Dog Gone Problems is a weekly advice column by David Codr, a dog behaviorist in Omaha. David answers dog behavior questions sent in by our readers. You can reach him at firstname.lastname@example.org.
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Dog Gone Problems,
I have a 60-pound female labradoodle who is about 7 months old now. She is smart as a whip. When we walk, come into a room, pet her or love on her, she all of a sudden goes into Cujo-mode. She bites, jumps, backs up and barks a kind of "let's go" bark. It's scary. I can’t control this behavior and I’m at my wits end with her. She also jumps on our two small existing dogs, who now they live in terror. Is it bad if I re-home her? She’s not the girl I had hoped she would be. I know she’s a puppy, but I can’t keep pretending it will get better.
When we get a puppy, we are making a commitment to care for, educate and look after the puppy for the rest of her life. Discarding a puppy when she misbehaves is something no one should ever do.
It sounds like your puppy has too much energy, doesn’t see or respect you as an authority figure and is confused about how to communicate what she wants from you. The energy part is to be expected. Labradoodles have a ton of energy.
Your puppy’s behavior is a result of how you have raised her. Anything your puppy is doing when you pet her is what you are thanking her for. Do you pet her when she jumps up? Doing so when she was small trained her to repeat this action. Now that she's about 60 pounds, you aren’t as happy with the interaction. But to the pup, nothing has changed except jumping up sometimes makes you mad now.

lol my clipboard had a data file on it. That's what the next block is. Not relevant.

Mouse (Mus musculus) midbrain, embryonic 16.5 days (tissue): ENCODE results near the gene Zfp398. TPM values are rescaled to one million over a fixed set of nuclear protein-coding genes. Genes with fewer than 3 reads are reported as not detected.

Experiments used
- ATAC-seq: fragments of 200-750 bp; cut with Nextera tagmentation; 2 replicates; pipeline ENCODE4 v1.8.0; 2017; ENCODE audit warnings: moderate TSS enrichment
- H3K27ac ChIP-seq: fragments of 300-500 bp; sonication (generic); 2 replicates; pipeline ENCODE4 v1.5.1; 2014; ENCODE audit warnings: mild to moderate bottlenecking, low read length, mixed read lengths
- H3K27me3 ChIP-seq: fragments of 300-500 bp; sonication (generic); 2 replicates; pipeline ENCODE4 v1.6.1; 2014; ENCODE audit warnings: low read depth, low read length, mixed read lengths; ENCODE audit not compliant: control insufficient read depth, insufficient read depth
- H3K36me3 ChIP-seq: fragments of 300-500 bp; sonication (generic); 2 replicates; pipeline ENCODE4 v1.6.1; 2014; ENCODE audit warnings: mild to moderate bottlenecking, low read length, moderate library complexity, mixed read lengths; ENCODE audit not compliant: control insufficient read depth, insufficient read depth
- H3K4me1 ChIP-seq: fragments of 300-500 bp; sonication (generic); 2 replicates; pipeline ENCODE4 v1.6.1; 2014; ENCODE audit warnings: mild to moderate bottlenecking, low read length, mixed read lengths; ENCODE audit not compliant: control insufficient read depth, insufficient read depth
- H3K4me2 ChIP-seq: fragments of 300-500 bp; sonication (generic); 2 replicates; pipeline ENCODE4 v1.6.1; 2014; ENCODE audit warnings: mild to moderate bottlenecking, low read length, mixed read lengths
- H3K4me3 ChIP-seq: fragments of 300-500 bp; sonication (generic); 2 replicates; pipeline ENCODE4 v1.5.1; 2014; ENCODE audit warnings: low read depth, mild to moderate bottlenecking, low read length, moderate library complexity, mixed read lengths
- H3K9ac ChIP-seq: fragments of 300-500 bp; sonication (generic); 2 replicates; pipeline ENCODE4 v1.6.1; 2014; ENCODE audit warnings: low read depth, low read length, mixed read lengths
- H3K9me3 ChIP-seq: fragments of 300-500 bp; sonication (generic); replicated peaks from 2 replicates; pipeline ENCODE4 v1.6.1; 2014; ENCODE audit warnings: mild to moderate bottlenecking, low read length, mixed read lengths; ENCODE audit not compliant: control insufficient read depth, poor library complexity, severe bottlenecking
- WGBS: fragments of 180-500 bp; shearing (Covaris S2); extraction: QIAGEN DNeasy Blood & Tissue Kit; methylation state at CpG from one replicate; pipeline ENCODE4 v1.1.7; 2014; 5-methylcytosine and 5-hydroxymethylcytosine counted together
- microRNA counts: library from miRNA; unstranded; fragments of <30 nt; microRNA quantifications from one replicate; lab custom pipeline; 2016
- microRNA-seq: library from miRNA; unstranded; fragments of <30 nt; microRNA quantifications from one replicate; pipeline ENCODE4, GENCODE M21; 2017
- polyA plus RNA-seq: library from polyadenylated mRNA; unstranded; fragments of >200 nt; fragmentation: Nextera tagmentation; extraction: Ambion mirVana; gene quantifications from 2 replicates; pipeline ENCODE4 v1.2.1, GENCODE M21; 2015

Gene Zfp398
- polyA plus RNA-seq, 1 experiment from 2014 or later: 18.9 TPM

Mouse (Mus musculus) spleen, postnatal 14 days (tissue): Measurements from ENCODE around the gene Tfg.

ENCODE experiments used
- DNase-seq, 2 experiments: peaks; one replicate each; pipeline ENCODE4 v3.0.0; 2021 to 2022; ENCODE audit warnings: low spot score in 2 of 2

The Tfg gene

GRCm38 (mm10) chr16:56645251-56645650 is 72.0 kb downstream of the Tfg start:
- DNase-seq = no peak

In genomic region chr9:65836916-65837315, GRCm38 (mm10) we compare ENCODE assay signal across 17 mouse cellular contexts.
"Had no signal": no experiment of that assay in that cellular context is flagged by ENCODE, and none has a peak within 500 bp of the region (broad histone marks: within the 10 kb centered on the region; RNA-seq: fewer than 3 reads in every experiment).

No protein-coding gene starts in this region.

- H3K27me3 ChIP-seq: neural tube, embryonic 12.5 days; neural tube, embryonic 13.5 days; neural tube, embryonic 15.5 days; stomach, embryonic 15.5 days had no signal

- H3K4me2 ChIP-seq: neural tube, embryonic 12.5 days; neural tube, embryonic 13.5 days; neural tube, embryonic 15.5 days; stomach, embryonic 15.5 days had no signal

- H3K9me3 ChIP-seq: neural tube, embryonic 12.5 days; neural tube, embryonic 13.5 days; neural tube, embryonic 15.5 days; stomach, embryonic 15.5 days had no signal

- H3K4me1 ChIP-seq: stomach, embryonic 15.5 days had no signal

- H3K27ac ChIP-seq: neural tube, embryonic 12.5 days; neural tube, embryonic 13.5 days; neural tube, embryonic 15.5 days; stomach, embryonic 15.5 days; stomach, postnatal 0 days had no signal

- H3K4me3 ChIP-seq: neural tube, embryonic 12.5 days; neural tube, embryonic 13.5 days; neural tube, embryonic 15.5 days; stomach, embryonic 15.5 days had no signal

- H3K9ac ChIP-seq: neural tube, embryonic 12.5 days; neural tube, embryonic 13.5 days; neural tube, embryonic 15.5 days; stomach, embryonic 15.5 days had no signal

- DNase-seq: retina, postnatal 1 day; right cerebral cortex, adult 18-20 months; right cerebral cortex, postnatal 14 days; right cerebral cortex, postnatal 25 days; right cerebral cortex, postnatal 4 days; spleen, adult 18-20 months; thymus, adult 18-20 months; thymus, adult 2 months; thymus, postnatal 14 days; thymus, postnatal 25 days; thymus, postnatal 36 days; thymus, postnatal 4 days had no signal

Establishing good boundaries and limits is key when you get a new puppy. Puppies are practicing everything they do — including both good and behaviors. This is why we place importance on setting up a long-term confinement area in our puppy socialization classes. By limiting puppies to a confined area, we can ensure they don’t develop bad habits like chewing the wrong things, stealing, etc. It's also a safe place we can put the puppy when he or she is not acting as well as we would like.
Puppies doesn’t develop their true personalities until they hit 9 months old, so you still have time to address these problems. It will take time and effort, but this is your responsibility. It's not fair to the puppy. It's also not fair to the person you'd give the puppy to, since they'll have to clean up the mess you (likely unintentionally) caused.
I'd strongly recommend you get your puppy into puppy socialization classes immediately. Classes that include socialization and play time can help assist you in developing better social skills and drain some of that excess energy. Here are 5 additional things you can do.
1. Start increasing your puppy’s daily exercise. She needs a minimum of one hour of exercise every day. Click here to watch a video of some creative ways to exercise your puppy.
2. Start asking your puppy to earn her pets. I call this petting with a purpose, and it's incredibly easy and effective.
3. Be sure to communicate what you do like from your puppy by petting her or giving her attention when she does what you like. I call this passive training, and it's the easiest way to train any dog.
4. Start introducing and enforcing rules. This video covers a number of the rules I suggest to my in-home clients.
5. Start practicing some impulse control exercises. The leave it command and teaching a dog to wait for permission to exit an open door are a few examples of ways to help a puppy develop some restraint and control.
Good luck and remember — everything you do trains your dog. Only sometimes you mean it.
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